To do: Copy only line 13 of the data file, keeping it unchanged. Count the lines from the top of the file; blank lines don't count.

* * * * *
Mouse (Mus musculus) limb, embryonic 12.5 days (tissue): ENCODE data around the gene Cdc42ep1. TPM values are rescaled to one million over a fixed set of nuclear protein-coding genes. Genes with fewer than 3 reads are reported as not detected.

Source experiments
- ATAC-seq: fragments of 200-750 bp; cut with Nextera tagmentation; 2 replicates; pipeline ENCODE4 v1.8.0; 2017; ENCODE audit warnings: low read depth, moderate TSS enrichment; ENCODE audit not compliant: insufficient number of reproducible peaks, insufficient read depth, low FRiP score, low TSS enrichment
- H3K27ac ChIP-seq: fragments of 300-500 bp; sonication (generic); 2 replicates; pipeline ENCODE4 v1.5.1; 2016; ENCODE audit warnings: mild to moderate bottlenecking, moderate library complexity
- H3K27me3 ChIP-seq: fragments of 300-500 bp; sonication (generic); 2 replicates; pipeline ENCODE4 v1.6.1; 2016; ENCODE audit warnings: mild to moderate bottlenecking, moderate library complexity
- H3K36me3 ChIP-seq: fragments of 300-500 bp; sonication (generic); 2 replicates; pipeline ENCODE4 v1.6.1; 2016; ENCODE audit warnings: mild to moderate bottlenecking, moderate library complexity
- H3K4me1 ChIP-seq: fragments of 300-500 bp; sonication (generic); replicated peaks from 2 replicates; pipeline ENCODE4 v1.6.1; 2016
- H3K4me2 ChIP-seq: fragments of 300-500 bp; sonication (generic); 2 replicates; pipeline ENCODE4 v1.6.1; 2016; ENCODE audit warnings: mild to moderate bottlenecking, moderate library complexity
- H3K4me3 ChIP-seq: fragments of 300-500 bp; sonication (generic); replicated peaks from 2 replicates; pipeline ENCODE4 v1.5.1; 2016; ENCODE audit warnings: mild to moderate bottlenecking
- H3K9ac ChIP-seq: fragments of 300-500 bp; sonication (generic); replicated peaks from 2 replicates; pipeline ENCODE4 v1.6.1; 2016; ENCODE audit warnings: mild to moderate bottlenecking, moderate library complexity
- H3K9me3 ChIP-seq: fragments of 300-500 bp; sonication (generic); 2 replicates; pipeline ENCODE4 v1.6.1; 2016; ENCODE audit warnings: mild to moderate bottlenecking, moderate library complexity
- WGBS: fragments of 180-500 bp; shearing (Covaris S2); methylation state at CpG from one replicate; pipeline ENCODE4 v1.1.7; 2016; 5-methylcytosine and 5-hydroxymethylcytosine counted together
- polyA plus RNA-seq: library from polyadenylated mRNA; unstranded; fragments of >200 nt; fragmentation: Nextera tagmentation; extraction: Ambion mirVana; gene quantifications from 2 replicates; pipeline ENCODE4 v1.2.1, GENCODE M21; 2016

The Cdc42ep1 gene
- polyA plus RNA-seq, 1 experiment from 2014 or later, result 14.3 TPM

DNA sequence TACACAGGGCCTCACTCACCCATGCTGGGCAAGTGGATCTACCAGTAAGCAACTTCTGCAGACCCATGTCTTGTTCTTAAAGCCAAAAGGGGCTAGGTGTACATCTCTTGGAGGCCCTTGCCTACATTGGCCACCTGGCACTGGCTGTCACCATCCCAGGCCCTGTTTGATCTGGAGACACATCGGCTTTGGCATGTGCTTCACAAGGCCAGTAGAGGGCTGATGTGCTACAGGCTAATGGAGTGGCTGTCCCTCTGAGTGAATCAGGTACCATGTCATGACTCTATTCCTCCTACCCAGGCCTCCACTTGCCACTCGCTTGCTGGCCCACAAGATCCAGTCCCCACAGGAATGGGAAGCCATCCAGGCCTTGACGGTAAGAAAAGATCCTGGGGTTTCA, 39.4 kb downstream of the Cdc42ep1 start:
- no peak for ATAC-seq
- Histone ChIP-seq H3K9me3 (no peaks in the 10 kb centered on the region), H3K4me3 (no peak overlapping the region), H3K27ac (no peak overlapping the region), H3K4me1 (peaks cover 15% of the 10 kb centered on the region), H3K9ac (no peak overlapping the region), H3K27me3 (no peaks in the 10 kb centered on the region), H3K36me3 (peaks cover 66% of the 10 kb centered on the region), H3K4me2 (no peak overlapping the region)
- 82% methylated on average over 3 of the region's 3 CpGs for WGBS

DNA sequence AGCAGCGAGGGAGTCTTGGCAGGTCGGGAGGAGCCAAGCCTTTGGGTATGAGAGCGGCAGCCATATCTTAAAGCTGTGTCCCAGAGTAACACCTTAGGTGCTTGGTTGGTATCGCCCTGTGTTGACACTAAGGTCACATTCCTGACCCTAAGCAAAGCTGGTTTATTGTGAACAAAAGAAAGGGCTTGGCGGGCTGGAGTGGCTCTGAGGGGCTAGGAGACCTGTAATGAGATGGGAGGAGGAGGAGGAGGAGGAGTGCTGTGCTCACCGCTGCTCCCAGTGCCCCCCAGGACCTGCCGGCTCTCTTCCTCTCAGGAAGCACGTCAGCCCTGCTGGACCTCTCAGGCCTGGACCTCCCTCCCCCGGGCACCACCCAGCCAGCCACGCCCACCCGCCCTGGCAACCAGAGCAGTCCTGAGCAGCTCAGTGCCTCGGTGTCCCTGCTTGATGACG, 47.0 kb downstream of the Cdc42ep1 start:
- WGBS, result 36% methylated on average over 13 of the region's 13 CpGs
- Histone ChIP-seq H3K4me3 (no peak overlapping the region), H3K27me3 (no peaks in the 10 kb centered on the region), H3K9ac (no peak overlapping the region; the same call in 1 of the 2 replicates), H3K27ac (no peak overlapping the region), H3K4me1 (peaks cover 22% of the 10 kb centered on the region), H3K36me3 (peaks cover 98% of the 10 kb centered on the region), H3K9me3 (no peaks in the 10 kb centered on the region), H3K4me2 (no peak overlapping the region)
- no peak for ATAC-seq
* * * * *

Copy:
- polyA plus RNA-seq: library from polyadenylated mRNA; unstranded; fragments of >200 nt; fragmentation: Nextera tagmentation; extraction: Ambion mirVana; gene quantifications from 2 replicates; pipeline ENCODE4 v1.2.1, GENCODE M21; 2016